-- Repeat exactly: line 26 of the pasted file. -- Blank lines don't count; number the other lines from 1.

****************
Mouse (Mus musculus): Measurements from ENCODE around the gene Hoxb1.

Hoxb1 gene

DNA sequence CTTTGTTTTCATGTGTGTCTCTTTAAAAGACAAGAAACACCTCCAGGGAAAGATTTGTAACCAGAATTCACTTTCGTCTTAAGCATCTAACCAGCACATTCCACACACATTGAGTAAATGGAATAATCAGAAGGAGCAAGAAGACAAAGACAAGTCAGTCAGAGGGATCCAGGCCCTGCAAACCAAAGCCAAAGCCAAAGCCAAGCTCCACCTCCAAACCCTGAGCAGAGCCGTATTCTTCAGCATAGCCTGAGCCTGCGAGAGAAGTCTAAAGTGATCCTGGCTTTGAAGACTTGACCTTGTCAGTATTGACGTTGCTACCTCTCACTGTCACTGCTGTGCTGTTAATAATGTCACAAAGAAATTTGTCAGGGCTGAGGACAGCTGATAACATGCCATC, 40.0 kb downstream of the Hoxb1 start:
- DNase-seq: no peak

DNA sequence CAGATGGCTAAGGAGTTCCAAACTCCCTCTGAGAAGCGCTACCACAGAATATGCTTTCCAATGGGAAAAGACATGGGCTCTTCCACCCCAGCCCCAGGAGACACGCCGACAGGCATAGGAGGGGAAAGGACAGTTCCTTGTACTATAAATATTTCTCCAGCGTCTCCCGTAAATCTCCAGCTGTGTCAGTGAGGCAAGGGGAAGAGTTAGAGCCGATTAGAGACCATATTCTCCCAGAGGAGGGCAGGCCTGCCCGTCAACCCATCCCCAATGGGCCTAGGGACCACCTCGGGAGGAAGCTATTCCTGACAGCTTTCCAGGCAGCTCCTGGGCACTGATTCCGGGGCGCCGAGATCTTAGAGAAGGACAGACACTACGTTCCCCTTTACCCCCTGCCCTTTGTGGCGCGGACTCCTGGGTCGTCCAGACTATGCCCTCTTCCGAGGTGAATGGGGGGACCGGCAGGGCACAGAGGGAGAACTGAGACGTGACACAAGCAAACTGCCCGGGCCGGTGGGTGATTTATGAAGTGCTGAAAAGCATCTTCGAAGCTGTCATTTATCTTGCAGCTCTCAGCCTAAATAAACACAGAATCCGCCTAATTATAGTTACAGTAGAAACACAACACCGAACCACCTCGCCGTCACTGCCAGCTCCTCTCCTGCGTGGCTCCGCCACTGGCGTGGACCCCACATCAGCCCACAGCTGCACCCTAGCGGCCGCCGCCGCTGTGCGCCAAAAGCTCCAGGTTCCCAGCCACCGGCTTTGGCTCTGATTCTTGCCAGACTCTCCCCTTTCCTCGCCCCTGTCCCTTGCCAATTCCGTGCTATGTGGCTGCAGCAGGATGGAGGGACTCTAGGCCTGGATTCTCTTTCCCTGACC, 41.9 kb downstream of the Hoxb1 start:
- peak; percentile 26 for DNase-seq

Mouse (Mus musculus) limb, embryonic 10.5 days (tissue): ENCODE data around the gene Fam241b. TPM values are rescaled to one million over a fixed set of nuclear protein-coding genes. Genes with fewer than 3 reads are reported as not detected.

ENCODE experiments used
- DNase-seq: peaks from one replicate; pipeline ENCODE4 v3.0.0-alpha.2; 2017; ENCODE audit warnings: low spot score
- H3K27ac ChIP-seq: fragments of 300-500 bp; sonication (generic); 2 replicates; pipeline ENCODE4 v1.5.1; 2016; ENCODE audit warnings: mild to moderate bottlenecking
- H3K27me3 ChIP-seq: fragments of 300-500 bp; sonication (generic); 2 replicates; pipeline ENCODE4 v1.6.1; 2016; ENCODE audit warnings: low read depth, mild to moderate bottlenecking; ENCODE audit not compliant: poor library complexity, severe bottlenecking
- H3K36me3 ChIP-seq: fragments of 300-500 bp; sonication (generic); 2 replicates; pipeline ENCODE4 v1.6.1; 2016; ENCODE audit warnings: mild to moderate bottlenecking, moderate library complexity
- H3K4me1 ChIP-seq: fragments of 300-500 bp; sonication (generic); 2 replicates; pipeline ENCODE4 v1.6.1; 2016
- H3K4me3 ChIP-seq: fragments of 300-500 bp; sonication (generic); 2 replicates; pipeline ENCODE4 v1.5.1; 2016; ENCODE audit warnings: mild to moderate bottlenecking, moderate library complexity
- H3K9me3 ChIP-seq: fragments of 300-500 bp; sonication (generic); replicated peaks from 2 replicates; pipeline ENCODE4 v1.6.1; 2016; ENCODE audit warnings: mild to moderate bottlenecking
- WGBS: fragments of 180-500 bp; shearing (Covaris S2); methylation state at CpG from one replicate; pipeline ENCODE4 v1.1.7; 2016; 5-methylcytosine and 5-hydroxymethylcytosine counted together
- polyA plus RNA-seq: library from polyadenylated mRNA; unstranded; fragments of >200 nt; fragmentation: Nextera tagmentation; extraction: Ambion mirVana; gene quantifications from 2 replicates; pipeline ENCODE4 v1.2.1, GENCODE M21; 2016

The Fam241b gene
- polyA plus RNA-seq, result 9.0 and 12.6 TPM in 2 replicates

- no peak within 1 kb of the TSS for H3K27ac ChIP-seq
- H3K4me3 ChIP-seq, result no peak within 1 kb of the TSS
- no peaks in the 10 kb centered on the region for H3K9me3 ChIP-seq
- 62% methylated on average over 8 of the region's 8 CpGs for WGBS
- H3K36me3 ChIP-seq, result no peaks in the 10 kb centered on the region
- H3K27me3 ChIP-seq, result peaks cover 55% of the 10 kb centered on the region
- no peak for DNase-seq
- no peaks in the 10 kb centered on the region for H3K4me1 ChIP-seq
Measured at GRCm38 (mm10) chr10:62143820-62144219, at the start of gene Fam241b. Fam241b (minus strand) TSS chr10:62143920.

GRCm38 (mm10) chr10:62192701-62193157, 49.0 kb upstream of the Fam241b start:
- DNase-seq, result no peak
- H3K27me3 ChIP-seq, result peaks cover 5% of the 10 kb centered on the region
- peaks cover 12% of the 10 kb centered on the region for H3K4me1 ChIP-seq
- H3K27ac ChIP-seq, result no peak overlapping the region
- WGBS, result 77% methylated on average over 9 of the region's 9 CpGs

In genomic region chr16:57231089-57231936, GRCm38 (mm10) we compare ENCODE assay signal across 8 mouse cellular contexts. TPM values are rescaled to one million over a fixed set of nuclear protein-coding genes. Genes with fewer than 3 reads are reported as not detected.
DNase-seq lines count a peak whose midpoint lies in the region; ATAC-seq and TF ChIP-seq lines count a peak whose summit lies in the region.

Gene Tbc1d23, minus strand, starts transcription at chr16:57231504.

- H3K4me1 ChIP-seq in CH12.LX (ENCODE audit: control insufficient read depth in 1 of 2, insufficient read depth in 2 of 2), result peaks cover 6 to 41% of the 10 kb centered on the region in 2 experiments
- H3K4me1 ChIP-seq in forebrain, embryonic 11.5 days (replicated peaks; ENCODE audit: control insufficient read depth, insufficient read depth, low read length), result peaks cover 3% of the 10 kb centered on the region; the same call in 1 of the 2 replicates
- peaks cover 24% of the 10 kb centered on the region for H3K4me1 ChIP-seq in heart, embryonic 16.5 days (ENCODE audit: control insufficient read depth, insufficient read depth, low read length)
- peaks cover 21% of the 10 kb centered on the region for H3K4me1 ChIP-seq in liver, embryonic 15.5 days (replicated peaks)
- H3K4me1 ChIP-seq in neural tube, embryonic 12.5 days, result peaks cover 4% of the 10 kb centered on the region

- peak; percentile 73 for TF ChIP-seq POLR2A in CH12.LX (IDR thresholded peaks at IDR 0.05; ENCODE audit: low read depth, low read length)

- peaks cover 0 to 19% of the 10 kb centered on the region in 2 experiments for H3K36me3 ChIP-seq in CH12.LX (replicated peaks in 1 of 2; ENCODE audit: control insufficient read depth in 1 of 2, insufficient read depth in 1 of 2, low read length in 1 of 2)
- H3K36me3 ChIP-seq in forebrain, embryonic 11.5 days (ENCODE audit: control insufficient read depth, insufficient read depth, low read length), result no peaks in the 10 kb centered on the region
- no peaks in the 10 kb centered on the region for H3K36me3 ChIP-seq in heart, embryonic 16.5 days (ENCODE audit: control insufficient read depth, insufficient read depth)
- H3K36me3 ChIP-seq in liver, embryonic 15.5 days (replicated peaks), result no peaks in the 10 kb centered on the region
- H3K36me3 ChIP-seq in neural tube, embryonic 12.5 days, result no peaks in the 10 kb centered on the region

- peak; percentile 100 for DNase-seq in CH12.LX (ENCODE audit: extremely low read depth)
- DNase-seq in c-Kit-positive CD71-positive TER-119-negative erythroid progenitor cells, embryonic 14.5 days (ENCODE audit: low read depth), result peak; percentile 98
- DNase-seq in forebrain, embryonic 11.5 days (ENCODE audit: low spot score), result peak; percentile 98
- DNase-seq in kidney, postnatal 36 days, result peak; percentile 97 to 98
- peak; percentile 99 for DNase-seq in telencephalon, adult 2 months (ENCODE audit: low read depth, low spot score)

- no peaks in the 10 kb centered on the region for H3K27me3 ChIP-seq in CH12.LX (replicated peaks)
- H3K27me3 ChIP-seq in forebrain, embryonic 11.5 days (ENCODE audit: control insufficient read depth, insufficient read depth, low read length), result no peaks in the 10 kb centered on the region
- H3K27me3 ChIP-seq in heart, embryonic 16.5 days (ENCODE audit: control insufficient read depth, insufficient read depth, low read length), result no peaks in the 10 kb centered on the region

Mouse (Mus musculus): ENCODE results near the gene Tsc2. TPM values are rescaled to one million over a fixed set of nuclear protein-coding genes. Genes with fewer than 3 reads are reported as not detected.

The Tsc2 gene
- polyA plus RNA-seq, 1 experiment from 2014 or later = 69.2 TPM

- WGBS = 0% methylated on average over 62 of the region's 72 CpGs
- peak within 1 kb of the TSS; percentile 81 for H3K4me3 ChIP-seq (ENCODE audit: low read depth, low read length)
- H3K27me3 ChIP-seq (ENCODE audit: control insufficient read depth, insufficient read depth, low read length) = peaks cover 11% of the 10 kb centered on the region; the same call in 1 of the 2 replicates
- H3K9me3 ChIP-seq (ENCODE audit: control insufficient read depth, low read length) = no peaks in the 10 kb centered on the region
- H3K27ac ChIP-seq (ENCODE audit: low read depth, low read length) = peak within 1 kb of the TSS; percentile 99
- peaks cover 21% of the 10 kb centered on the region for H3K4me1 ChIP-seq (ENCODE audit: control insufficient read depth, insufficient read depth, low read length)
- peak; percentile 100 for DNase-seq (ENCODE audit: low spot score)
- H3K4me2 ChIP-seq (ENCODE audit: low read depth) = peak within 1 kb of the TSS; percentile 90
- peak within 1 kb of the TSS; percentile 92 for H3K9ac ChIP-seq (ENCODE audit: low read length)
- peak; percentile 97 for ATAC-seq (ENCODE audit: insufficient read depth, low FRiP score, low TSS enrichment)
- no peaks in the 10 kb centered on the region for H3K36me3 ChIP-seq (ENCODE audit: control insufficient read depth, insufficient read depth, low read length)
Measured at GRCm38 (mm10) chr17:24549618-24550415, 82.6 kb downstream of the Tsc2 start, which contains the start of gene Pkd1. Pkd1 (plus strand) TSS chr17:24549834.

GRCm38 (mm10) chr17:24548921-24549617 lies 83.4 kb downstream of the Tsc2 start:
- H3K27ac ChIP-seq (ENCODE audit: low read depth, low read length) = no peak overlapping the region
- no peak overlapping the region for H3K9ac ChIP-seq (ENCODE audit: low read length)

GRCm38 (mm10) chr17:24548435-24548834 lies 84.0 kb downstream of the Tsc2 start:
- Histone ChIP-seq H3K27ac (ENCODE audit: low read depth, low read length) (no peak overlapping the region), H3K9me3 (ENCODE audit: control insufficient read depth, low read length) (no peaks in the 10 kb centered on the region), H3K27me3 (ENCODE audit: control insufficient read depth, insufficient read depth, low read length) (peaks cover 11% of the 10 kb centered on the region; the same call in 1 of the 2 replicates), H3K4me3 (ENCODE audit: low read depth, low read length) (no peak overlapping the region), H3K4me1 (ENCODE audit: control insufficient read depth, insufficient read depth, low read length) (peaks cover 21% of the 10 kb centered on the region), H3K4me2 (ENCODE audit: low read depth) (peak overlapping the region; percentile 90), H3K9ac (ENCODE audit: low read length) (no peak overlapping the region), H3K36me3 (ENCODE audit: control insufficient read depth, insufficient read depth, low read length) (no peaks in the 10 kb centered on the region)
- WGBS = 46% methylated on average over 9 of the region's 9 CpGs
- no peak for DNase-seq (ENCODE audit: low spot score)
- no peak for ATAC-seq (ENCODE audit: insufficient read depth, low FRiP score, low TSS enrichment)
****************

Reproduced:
- no peak for DNase-seq